“It’s, I just,” says Jo. She hits the fence again. Rain splashes. “He should have stopped traffic. You know? After all that.”

“Three weeks?” says Ysabel, sitting on the bench under the shelter, umbrella furled between her knees.

“It was a Saturday night,” says Jo, leaning against the ticket machine. “Becker’s little promotion shindig at the VC.” She cranes her head, peering down the railroad tracks into the rainy darkness. Pulls a pack of cigarettes from her jacket pocket. “Three weeks ago.”

“Twenty-one days,” says Ysabel.

“Assuming math still works,” says Jo, cigarette bouncing in the corner of her mouth. A pop and a match flares in her hands.

“Seems longer.”

Jo blows a stream of smoke up and out past the dim lights of the shelter.

“You’re still angry,” says Ysabel.

“I’m not angry,” says Jo.

“You are,” says Ysabel. There’s a light down the tracks, getting brighter. Jo laughs. “Works every time,” she says, taking one last long drag from the cigarette.

“What?” says Ysabel.

“That’s why I haven’t quit,” says Jo. “You’re waiting for a bus or a train? Light one up and boom. There it is.” She drops the cigarette to the platform. “Like magic.”

“Jo,” says Ysabel, as the train pulls in. Jokes on us, says the ad running along the side of it, swarming with smiling television stars. Jo steps into the second car and climbs a couple of steps up from the floor to the raised rear seats. The car’s otherwise empty. Ysabel’s standing in the doorway. “Come on,” says Jo, as a recorded voice says “This is a Red Line train to Portland City Center. Next stop is Northeast Seventh Avenue.” Another voice says, “Este un tren de la línea roja a Portland City Center.” The first voice says, “The doors are closing.”

Ysabel steps into the car. The doors close. “What’s wrong?” says Jo.

“I’m not sure,” says Ysabel. She grabs for the handrail as the train lurches into motion. The lights flicker.

“What is it?” says Jo.

“I don’t,” says Ysabel. “Gabba gabba hey,” says the boy lounging in the accordioned joint in the middle of the car. “Jo?” says Ysabel.

“Yeah, I see him,” says Jo.

“And he,” says Ysabel.

“He wasn’t there when we got on,” says Jo.

“Gowan,” says the boy. “Smile!” His head’s bald. He’s wearing a grey denim jacket over a baggy grey hoodie.

“Why don’t you,” Jo’s saying, as Ysabel says “I told you we shouldn’t have.” Jo’s standing in the aisle. “Why don’t you get up here.”

“Lovely,” says the man standing next to the boy, swaying with the motion of the train. Ysabel’s quickly climbing the couple of steps and swinging into a seat. The man wears a tan trench coat and his pink and yellow tie is loose. An old brown briefcase on the floor between his feet. “Hubba hubba,” says the boy in the hoodie. The lights flicker.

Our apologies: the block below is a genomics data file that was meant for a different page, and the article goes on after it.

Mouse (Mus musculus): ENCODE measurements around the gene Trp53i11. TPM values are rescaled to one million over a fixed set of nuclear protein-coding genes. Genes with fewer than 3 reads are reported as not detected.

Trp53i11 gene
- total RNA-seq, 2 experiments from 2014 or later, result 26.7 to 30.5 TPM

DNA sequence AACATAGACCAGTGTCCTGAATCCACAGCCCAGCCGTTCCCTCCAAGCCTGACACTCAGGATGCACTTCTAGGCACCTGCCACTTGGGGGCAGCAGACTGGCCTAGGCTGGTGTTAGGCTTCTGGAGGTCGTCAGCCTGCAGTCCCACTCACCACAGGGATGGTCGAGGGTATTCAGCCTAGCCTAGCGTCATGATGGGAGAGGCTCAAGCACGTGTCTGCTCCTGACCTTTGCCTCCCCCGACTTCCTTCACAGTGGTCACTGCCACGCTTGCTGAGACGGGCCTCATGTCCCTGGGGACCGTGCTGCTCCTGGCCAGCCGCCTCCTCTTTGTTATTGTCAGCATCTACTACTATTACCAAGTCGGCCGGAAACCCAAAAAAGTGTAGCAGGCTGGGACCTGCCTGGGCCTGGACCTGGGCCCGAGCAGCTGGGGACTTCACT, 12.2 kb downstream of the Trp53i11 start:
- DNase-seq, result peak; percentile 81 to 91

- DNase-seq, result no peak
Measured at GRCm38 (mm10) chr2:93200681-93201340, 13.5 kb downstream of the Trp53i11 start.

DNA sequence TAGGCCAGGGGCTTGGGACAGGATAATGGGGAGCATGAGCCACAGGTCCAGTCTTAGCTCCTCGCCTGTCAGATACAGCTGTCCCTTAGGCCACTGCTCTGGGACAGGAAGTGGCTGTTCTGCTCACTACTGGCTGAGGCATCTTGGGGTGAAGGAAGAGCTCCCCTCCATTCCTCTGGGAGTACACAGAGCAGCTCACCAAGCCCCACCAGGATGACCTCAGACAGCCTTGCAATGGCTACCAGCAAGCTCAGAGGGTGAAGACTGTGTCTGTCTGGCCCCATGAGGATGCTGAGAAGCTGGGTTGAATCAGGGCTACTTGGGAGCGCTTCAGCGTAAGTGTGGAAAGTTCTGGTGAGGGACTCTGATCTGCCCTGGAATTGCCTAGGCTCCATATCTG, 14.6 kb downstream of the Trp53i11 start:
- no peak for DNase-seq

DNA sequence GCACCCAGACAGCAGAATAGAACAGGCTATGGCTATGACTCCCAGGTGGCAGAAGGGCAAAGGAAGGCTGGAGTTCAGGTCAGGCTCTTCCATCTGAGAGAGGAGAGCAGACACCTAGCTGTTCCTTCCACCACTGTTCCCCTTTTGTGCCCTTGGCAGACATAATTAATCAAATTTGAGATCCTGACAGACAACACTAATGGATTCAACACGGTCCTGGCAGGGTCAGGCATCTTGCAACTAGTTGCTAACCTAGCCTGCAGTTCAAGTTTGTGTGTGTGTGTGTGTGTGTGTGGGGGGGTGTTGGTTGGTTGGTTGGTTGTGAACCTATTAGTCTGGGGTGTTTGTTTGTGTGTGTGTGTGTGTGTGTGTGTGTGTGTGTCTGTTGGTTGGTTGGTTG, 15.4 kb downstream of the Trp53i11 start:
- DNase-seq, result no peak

“What’s going on?” says Jo.

“We’re in Northeast,” says Ysabel.

“Yeah? So?”

“A spitfire!” says the man in the grimy blue coveralls, pushing past the boy in the hoodie, out onto the floor between the doors. “Lose the jacket,” says the boy in the hoode. “Hell yeah!” says the lanky guy in basketball shorts. He’s back by the man in the trench coat. “Panties,” says the man in the trench coat. He giggles. They’re all laughing, barking, roaring, the lanky guy hooting, the man in the coveralls doubled over, hanging one-handed from the handrail, slapping his knee. “Jesus,” says Jo to herself. “Where the fuck are they coming from?”

“Gimme a kiss,” says the boy in the hoodie, laughing. “Let’s see them legs!” says the man in the coveralls. “Sweet little things,” says the man in the trench coat. “Northeast Seventh Avenue,” says the recorded voice. “Doors to my right.”

“Get up,” says Jo. “Slowly. Get up. We’re getting off.” She heads down to the floor of the car one slow step at a time, eyes not leaving the men no longer laughing, swaying together with the train.

“It’s not stopping,” says Ysabel, standing up.

“It’s not stopping,” says Jo. The lights flicker. “It’s not stopping!” A woman’s face sweeps by outside, dismayed, framed in a yellow slicker hood. The man in the coveralls plants his feet against the wobble of the train, arms out, hands free, grinning. “You want some of this,” he says.

“Of course she does,” says the man in the trench coat. “Tag team,” says the lanky guy. “Fuck yeah!” says the boy in the hoodie. “Swallow this!”

“Jo?” says Ysabel, eyes wide.

“I, ah,” says Jo. “Are these your people?”

“What?” says Ysabel. The man in the trench coat snorts. “Gagging lolita,” says the lanky guy.

“Are they, you know, like you?” says Jo.

“What kind of question is that?”

“Gang bang, gang bang,” sing-songs the boy in the hoodie. “Roly-poly gang bang.”